No results displayed.
Inside "Treatments":
@CancerQuest on Twitter:
Related to this page:
Was this page helpful?
|
Page 2 of 9 | <Previous : Next> Jump to Page:

Antimetabolites

In order to understand antimetabolites and how they work, it is necessary to briefly discuss the processes that are being targeted by these agents. The term metabolism refers to the many chemical reactions that take place in our bodies. We are constantly breaking down food into usable components and using those components to build our proteins, DNA and other cellular structures. Metabolite is a general term for the organic compounds that are synthesized, recycled, or broken down in cells. Materials that provide us with key metabolites enter our body as food. These compounds can be broken down into simpler structures that can be re-used in our cells. Examples include vitamins and amino acids. Metabolites that are the end products of a process or pathway may be excreted by the body. An example is urea, the end product of protein metabolism, excreted by the body as a component of urine.

Antimetabolites are structurally similar to metabolites, but they cannot be used by the body in a productive manner. In the cell, antimetabolites are mistaken for the metabolites they resemble, and are processed in the cell in a manner analogous to the normal compounds. The presence of the 'decoy' antimetabolites prevents the cells from carrying out vital functions and the cells are unable to grow and survive. Many of the antimetabolites used in the treatment of cancer interfere with the production of the nucleic acids, RNA and DNA.(1) If new DNA cannot be made, cells are unable to divide.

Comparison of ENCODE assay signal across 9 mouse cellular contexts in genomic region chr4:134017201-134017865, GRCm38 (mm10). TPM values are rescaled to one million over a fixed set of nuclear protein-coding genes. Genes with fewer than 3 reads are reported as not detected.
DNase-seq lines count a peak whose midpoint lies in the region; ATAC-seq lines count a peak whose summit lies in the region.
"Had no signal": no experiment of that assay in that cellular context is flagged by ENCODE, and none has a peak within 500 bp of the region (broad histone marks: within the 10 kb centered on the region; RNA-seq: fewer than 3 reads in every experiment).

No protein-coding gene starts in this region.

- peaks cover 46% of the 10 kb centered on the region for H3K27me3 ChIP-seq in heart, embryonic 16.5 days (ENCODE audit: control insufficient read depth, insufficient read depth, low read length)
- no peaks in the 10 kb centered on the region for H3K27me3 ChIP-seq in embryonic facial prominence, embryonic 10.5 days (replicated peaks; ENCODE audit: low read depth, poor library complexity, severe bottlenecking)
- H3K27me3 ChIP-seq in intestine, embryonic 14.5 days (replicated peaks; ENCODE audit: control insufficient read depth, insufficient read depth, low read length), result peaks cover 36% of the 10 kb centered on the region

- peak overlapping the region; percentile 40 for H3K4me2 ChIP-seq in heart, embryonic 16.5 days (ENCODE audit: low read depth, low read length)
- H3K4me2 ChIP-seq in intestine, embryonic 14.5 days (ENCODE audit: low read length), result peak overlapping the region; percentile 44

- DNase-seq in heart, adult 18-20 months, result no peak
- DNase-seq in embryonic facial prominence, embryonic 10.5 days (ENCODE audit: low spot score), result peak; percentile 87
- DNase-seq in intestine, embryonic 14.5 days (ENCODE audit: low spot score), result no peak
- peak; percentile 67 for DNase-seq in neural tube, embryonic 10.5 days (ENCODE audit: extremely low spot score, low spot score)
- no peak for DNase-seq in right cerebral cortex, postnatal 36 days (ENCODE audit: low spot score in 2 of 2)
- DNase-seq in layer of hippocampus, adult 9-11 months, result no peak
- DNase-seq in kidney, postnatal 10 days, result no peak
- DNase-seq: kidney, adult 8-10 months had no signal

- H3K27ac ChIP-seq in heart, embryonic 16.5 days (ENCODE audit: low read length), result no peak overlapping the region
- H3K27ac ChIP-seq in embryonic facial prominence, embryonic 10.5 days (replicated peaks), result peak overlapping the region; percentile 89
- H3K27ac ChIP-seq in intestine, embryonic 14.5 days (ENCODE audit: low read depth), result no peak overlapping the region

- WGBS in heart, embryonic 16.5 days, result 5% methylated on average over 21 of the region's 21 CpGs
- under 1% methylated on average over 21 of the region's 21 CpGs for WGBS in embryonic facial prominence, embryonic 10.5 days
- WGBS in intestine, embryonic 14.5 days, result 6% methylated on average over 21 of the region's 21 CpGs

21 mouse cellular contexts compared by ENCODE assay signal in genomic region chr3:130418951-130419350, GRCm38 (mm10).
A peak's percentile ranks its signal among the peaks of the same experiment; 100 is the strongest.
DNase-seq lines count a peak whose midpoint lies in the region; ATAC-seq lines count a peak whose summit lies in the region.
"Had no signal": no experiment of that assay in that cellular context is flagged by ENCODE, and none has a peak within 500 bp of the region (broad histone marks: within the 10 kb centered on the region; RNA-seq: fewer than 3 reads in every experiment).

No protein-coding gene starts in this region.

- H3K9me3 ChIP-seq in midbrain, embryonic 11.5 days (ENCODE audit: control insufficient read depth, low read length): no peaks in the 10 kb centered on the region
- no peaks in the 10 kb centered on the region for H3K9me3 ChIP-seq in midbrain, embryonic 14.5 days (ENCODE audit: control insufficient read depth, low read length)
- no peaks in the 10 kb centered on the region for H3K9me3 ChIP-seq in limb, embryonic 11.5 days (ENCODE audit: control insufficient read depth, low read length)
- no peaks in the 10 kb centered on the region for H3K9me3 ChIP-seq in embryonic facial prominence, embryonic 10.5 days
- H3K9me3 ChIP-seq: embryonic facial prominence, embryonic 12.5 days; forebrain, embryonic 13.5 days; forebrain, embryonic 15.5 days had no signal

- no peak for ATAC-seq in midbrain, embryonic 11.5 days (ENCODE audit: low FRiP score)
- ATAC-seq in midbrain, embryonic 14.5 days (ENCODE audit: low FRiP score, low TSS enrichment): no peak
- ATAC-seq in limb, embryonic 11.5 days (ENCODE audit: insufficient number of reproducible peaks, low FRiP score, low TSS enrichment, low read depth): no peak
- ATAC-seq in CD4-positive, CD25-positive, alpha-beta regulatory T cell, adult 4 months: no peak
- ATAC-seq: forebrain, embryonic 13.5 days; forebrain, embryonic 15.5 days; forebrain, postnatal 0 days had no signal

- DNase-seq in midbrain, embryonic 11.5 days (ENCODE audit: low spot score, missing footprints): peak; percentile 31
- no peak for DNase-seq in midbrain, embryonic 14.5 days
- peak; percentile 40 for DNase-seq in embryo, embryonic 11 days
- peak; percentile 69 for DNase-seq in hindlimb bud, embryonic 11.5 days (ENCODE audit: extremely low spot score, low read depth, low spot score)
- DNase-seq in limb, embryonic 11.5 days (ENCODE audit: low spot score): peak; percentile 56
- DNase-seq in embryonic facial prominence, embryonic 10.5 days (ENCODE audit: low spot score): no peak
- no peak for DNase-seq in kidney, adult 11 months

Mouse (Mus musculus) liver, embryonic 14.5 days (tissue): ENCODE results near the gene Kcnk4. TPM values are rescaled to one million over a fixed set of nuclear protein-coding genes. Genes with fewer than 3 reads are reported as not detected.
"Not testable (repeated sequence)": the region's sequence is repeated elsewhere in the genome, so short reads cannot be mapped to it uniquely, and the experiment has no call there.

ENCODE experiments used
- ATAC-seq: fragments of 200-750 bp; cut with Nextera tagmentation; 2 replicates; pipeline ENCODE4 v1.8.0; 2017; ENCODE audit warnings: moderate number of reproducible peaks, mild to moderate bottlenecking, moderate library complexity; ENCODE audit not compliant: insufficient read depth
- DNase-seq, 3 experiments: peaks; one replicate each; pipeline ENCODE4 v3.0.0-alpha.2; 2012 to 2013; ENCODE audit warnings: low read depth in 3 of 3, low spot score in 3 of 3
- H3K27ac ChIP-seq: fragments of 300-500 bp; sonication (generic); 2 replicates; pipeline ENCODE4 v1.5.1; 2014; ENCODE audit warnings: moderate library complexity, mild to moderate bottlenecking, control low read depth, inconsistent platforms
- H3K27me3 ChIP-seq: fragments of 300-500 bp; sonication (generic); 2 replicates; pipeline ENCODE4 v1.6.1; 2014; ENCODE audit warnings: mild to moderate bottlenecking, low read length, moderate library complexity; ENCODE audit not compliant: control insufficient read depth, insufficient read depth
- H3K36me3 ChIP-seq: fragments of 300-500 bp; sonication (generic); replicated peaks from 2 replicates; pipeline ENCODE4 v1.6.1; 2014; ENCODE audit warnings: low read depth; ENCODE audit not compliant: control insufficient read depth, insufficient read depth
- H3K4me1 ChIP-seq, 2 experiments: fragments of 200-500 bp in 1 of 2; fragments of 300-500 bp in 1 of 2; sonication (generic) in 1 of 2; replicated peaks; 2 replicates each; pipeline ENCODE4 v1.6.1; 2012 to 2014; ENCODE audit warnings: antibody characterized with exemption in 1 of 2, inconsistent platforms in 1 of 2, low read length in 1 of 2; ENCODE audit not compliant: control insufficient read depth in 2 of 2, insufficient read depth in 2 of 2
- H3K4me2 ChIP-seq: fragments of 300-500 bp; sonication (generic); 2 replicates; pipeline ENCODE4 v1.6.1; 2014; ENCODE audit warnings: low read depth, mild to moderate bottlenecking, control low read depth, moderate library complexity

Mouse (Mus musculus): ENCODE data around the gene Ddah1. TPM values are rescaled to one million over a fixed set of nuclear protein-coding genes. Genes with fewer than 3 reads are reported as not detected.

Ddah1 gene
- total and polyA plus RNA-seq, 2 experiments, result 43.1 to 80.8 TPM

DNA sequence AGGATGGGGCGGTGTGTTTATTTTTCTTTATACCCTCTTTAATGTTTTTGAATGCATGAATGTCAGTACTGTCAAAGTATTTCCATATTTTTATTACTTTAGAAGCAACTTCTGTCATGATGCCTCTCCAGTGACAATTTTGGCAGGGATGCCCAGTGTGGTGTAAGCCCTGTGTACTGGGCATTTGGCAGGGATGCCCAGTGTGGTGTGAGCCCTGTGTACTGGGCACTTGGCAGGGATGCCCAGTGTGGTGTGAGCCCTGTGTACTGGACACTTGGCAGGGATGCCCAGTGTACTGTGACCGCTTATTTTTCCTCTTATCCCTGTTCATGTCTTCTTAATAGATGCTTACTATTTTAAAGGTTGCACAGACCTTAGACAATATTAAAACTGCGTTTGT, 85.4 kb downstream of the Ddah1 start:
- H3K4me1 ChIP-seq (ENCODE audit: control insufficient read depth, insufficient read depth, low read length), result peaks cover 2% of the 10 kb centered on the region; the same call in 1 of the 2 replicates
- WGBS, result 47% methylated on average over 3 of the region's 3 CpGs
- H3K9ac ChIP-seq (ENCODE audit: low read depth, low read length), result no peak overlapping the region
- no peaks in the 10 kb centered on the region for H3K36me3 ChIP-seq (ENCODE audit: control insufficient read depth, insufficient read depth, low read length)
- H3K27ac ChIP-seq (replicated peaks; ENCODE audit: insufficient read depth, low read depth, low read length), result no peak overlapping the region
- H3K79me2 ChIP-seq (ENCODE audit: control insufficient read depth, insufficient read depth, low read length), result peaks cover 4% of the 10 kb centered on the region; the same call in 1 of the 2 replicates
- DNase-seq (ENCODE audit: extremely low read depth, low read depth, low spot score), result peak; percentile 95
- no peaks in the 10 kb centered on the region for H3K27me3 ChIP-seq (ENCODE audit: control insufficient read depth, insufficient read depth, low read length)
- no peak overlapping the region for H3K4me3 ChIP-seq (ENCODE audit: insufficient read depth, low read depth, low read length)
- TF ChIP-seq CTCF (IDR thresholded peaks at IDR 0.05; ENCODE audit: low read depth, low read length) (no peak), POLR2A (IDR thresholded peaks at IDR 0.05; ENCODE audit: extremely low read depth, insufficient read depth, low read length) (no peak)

There are several different cellular targets for antimetabolites. Some common classes of antimetabolites are:

A Closer Look at Making Thymine from Uracil

Interaction with Thymidylate Synthase: A final way in which 5-FU may inhibit normal DNA synthesis is its ability to prevent the synthesis of thymine nucleotides from uracil nucleotides. Thymine differs from uracil by the presence of a methyl group (a one-carbon unit) on the 5th carbon in the pyrimidine ring. This methyl group is added on by an enzyme called thymidylate synthase. If a 5-FU molecule is in the nucleotide instead of a uracil, the enzyme cannot add a methyl group to the 5th carbon due to the fluoride atom at that location in 5-FU. This alteration from the normal pyrimidine gives the drug its name. The addition of methyl is required for the conversion of the uracil nucleotide into the thymine nucleotide, and without this step, the thymine nucleotides can not be made and are not available for DNA synthesis.

Shown below is the normal process (top) and the inhibtion of the process by 5-FU (bottom).

 

Page 2 of 9 | <Previous : Next>
Last Modified: 06/05/2013 Print Email Page
References for this page:
  1. Walsh, Declan. Palliative Medicine. 1st ed. Philadelphia: Saunders, 2009.
Copyright ©2013 Emory University. All rights reserved.
Direct questions and comments to cancerquest@emory.edu.
Disclaimer | Legal Policies | Contact
CancerQuest Dictionary
Follow us on: 'Like' CancerQuest on Facebook Subscribe to CancerQuest on YouTube Follow @CancerQuest on Twitter Subscribe to CancerQuest on iTunes U Subscribe to the CancerQuest RSS Feed